[Resource Topic] 2024/759: Enhancing Watermarked Language Models to Identify Users

Welcome to the resource topic for 2024/759

Enhancing Watermarked Language Models to Identify Users

Authors: Aloni Cohen, Alexander Hoover, Gabe Schoenbach


A zero-bit watermarked language model produces text that is indistinguishable from that of the underlying model, but which can be detected as machine-generated using a secret key. Unfortunately, merely detecting AI-generated spam, say, as watermarked may not prevent future abuses. If we could additionally trace the text to a spammer’s API token or account, we could then cut off their access or pursue legal action.

We introduce multi-user watermarks, which allow tracing model-generated text to individual users or to groups of colluding users. We construct multi-user watermarking schemes from undetectable zero-bit watermarking schemes. Importantly, our schemes provide both zero-bit and multi-user assurances at the same time: detecting shorter snippets just as well as the original scheme, and tracing longer excerpts to individuals. Along the way, we give a generic construction of a watermarking scheme that embeds long messages into generated text.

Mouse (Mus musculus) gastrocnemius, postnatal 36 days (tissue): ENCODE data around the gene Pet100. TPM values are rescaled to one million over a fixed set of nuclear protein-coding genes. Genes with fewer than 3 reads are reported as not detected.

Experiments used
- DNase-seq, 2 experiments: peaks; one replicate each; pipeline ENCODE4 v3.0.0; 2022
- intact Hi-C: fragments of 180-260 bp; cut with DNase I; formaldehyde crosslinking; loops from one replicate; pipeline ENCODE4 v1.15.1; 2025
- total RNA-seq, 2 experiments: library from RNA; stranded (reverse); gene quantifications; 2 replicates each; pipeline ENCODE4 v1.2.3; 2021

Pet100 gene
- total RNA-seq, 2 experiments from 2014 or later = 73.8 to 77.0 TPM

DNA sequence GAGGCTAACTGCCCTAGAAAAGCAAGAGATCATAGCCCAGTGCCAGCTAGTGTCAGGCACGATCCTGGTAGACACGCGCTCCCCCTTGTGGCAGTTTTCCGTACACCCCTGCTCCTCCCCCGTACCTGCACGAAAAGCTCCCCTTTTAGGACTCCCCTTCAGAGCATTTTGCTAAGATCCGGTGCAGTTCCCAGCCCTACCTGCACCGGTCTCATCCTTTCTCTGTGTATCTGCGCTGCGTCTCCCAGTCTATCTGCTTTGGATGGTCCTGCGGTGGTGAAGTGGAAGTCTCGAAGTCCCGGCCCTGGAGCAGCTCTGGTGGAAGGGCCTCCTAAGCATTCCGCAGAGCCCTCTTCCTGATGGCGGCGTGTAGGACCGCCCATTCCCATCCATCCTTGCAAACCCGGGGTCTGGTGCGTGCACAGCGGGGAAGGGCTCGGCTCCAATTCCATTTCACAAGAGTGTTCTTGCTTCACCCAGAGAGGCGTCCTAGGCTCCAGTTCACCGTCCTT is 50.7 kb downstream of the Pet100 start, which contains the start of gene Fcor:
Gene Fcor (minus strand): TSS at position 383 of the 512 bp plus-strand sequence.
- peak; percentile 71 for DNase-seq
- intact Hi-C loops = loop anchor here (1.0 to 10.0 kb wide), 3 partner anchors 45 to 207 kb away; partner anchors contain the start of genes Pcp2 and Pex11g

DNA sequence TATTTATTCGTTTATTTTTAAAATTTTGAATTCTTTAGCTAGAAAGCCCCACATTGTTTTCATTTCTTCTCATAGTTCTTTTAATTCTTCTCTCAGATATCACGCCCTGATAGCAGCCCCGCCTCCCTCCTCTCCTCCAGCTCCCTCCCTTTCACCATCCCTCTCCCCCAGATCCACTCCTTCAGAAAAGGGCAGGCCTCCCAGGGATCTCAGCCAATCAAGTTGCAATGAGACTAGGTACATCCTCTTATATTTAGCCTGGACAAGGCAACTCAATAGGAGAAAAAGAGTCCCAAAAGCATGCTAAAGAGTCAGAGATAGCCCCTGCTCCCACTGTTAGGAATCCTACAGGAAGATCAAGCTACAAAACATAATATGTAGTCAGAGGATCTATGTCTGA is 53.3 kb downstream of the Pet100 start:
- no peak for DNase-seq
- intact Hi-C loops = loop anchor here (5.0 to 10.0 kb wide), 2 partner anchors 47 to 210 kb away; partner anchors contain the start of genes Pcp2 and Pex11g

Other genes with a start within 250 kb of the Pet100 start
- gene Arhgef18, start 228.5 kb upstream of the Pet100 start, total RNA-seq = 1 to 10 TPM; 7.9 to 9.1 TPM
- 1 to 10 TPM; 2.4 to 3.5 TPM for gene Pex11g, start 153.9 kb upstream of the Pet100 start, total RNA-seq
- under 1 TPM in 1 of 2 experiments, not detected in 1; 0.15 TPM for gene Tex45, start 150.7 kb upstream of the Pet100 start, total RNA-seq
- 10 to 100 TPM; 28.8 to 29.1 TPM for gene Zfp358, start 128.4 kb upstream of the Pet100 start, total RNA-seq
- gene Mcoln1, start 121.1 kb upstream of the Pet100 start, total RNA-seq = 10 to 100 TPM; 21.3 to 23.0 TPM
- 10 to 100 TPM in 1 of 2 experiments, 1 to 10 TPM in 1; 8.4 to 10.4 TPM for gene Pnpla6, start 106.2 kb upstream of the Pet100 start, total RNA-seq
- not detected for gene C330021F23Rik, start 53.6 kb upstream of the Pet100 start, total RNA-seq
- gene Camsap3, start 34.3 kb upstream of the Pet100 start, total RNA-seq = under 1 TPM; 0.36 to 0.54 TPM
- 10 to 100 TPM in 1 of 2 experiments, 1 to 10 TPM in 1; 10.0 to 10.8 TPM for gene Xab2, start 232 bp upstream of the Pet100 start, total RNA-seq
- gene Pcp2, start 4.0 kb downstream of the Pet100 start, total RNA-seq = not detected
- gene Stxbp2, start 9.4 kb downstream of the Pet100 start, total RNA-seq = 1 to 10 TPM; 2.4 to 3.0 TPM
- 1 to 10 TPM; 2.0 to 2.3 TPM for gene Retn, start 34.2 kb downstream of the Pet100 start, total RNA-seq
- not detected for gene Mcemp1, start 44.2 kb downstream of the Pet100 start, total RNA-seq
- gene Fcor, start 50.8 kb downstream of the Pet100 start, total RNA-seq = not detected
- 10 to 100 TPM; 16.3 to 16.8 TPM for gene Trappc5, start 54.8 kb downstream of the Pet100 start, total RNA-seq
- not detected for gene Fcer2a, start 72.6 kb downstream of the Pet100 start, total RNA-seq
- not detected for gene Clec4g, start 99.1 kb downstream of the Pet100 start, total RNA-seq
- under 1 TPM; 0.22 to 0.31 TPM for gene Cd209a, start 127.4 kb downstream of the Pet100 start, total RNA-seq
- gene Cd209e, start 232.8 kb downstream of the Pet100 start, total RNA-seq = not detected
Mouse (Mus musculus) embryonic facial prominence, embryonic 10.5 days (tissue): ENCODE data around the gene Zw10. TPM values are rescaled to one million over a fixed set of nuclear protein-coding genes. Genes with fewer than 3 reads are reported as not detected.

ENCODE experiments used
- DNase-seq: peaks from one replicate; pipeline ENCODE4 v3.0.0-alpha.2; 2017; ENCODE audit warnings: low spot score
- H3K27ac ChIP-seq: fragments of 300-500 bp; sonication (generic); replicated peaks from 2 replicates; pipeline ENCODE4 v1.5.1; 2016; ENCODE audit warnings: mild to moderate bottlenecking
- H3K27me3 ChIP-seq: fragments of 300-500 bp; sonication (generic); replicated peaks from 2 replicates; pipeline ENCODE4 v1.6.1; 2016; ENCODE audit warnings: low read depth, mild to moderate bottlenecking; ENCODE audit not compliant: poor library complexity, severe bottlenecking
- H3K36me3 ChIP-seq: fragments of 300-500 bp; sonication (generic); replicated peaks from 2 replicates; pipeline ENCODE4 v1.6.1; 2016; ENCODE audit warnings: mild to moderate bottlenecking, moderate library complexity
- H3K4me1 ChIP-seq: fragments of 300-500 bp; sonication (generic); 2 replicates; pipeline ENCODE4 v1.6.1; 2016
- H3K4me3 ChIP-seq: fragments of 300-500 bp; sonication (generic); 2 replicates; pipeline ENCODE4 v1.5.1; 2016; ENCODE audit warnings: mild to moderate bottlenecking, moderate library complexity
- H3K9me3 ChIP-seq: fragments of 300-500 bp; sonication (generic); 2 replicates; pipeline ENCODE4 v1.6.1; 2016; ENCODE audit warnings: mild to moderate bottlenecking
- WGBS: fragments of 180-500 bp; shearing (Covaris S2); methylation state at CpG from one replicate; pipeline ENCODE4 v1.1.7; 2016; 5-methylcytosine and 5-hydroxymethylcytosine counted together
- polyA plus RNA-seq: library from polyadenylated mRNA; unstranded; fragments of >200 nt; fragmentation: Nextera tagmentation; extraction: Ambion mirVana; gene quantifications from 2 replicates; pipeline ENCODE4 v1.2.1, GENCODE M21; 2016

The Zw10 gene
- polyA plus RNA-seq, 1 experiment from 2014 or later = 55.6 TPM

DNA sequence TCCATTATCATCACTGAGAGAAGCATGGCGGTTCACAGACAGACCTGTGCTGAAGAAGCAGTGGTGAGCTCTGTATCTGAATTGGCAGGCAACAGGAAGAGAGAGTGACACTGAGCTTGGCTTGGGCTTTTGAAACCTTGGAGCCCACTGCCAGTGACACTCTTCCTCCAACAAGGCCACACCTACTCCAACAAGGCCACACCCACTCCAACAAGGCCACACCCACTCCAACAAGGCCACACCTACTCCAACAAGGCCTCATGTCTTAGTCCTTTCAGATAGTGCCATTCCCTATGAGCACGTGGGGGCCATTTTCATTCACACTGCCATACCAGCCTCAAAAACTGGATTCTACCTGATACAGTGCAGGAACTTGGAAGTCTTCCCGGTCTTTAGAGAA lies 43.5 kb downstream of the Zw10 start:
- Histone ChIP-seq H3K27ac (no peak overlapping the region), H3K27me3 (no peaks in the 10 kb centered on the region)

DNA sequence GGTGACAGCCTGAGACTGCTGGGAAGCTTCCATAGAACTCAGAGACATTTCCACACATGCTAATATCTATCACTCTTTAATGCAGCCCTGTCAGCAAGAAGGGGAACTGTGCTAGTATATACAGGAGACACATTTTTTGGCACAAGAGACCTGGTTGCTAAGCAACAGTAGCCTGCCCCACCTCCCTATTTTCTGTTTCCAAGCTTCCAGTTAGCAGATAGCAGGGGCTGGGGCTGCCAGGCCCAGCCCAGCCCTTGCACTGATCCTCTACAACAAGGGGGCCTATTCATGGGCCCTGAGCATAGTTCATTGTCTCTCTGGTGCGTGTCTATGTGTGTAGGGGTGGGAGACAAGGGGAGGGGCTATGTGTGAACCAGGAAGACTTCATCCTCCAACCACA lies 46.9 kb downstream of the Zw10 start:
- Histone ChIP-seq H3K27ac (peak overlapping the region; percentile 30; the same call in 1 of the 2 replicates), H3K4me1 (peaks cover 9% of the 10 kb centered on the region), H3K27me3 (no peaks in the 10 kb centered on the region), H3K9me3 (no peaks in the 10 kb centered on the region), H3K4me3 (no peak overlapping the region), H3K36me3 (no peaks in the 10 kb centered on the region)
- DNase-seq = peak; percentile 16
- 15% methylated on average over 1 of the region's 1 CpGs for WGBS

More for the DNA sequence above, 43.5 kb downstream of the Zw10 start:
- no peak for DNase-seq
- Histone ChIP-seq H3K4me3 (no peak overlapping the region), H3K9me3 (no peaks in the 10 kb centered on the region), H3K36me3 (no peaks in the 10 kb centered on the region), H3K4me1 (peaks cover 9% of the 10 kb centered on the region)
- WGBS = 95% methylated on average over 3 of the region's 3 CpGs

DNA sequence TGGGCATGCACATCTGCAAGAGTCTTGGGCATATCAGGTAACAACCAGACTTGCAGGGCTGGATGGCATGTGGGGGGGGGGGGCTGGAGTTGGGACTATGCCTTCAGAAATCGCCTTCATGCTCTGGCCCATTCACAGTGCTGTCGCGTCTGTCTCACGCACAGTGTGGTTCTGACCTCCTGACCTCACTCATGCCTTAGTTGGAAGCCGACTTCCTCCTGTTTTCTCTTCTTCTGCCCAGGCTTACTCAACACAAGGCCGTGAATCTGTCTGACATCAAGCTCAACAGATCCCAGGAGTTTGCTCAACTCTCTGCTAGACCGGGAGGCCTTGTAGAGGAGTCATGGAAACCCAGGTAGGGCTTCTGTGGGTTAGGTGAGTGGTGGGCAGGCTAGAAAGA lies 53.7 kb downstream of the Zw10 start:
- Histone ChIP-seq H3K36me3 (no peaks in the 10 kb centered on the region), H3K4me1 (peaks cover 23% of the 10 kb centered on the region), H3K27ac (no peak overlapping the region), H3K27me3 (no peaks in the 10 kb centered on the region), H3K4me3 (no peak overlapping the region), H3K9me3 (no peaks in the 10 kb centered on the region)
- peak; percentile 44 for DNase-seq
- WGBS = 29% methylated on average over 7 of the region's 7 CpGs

Ours are the first black-box reductions between watermarking schemes for language models. A major challenge for black-box reductions is the lack of a unified abstraction for robustness — that marked text is detectable even after edits. Existing works give incomparable robustness guarantees, based on bespoke requirements on the language model’s outputs and the users’ edits. We introduce a new abstraction to overcome this challenge, called AEB-robustness. AEB-robustness provides that the watermark is detectable whenever the edited text “approximates enough blocks” of model-generated output. Specifying the robustness condition amounts to defining approximates, enough, and blocks. Using our new abstraction, we relate the robustness properties of our message-embedding and multi-user schemes to that of the underlying zero-bit scheme, in a black-box way. Whereas prior works only guarantee robustness for a single text generated in response to a single prompt, our schemes are robust against adaptive prompting, a stronger and more natural adversarial model.

ePrint: https://eprint.iacr.org/2024/759

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